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TIP: If it's hard to get all four sides aligned, you can apply glue dots to just one half of your top layer and adhere that side to your bottom layer before adding glue dots to the other side.

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Grab the pine needle layer and medium (0.37") foam tape. Before placing any adhesive strips on the back of this layer, place it on top of your two assembled layers and note where the the pine needle pieces touch the birch tree pieces below. That's where the tape should go. You can lightly mark the spots on the back with a pencil if you like.

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Flip your pine needle layer over and place it flat on your work surface. Use your scissors to cut small strips of foam tape. I used 14. One by one, remove the backing and attach them in the areas you noted above. Also, place a strip in each of the four corners and one in the center along the edge of each side the same as you did with the birch tree layer.

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Remove the other backing from the adhesive strips. Then flip the layer over and align it over the assembled layers. Press down to adhere the layers once everything looks nice and straight. If it helps, you can remove the backing from just the strips on one side of the layer first, attach that side, and then move to the other side to finish attaching the layer.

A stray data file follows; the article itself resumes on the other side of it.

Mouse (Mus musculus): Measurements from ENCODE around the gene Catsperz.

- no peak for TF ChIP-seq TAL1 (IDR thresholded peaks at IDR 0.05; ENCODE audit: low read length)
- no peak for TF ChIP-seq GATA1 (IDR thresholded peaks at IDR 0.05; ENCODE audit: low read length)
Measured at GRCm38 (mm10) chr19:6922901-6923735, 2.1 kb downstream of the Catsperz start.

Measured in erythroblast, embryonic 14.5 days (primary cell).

Next, attach the branch layer using thinner (0.25" width) adhesive foam tape. Make sure to cut your strips small enough that they don't show around the edges of the branches.

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Here's what my background layers look like once they're all attached.

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Set your background layers aside for now. Next we'll assemble the cardinal!

You'll need the:

  • three red pieces
  • orange beak piece
  • white eye piece
  • black outline layer
  • craft glue
  • and small 3/16" glue dots.